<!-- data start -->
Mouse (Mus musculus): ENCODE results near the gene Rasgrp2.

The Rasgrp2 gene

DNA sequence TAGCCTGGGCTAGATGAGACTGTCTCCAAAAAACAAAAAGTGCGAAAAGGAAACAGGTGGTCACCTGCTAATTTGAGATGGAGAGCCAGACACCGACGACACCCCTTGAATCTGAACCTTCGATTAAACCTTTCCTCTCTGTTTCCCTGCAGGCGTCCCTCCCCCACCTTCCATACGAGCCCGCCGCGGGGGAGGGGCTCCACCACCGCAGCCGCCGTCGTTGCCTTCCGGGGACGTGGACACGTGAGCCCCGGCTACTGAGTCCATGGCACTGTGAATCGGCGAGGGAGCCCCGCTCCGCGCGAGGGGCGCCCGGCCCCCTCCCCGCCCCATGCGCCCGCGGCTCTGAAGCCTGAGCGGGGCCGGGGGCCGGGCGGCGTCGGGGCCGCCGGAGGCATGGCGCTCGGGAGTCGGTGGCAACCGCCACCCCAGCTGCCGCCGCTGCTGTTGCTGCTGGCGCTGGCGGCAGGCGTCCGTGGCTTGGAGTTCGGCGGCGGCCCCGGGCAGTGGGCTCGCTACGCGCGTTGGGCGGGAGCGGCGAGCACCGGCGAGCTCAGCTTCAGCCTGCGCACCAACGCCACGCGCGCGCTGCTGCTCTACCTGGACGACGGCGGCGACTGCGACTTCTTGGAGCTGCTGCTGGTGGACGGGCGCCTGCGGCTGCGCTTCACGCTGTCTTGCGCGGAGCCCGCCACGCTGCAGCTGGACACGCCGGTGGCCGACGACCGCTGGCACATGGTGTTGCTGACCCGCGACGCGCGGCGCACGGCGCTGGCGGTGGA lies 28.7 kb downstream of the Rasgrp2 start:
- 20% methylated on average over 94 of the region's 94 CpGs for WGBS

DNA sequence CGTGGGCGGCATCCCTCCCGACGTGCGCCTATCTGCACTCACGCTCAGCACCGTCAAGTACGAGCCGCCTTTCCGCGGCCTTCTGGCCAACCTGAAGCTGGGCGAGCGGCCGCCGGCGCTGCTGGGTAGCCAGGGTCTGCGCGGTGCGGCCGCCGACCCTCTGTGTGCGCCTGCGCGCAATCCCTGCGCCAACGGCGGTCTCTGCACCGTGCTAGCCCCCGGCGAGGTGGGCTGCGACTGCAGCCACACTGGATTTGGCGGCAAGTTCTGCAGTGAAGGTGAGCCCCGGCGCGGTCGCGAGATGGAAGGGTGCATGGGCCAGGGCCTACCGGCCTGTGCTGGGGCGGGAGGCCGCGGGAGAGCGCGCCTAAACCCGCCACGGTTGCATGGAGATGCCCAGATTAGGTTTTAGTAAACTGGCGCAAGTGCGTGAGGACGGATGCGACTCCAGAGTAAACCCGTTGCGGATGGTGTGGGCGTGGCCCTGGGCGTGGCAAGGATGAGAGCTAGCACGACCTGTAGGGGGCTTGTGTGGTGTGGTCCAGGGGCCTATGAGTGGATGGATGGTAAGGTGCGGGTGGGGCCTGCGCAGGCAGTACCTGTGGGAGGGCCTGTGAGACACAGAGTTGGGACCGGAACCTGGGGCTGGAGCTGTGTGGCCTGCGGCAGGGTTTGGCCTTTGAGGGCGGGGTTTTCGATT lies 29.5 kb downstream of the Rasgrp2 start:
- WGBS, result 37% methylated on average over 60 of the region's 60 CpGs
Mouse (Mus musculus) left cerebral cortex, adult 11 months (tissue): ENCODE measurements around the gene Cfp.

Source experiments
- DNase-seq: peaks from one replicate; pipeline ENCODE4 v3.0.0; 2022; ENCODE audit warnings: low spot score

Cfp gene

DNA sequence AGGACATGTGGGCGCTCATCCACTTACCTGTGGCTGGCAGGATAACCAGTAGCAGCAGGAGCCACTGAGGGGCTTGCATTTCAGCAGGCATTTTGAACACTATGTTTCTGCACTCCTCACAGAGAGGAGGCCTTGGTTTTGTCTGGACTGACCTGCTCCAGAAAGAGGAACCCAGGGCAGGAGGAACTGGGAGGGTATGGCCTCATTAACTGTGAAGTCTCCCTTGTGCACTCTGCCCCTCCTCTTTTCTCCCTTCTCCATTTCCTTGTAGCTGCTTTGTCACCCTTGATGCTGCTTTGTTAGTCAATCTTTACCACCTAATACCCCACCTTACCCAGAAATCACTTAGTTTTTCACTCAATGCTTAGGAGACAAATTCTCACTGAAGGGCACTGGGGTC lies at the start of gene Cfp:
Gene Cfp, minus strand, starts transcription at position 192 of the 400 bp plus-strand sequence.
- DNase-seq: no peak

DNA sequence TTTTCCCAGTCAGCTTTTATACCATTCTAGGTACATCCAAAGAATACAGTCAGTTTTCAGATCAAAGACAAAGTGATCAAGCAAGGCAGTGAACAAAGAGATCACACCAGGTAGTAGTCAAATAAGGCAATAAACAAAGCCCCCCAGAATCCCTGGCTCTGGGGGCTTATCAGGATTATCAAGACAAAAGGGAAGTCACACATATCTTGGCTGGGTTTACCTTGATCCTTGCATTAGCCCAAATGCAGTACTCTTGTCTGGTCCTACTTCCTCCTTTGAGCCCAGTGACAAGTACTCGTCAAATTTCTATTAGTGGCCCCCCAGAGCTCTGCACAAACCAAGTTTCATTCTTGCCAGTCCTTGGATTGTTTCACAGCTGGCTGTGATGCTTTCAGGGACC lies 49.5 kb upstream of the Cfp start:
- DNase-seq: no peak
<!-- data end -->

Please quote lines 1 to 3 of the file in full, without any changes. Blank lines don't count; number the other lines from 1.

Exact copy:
Mouse (Mus musculus): ENCODE results near the gene Rasgrp2.

The Rasgrp2 gene

DNA sequence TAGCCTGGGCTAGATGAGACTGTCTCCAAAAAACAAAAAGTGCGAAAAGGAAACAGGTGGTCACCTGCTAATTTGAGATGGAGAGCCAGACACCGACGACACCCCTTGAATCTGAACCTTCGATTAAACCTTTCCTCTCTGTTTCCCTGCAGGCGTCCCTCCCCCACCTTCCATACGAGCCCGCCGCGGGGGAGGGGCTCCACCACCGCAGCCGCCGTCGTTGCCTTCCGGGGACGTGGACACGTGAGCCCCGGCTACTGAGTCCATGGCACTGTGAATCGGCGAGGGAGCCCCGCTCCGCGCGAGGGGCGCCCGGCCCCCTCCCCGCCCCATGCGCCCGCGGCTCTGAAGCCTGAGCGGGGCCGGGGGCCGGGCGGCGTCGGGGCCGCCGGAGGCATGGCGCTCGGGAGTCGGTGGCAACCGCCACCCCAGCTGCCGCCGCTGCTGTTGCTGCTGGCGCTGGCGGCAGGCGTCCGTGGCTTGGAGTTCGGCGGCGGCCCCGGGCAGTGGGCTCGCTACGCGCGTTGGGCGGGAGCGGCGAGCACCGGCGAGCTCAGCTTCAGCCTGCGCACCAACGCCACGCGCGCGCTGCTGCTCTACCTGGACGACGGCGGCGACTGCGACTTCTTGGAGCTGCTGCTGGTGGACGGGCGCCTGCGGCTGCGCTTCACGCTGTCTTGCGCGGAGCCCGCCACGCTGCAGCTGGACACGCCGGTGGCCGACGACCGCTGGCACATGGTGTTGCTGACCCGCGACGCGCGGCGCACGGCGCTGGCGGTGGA lies 28.7 kb downstream of the Rasgrp2 start: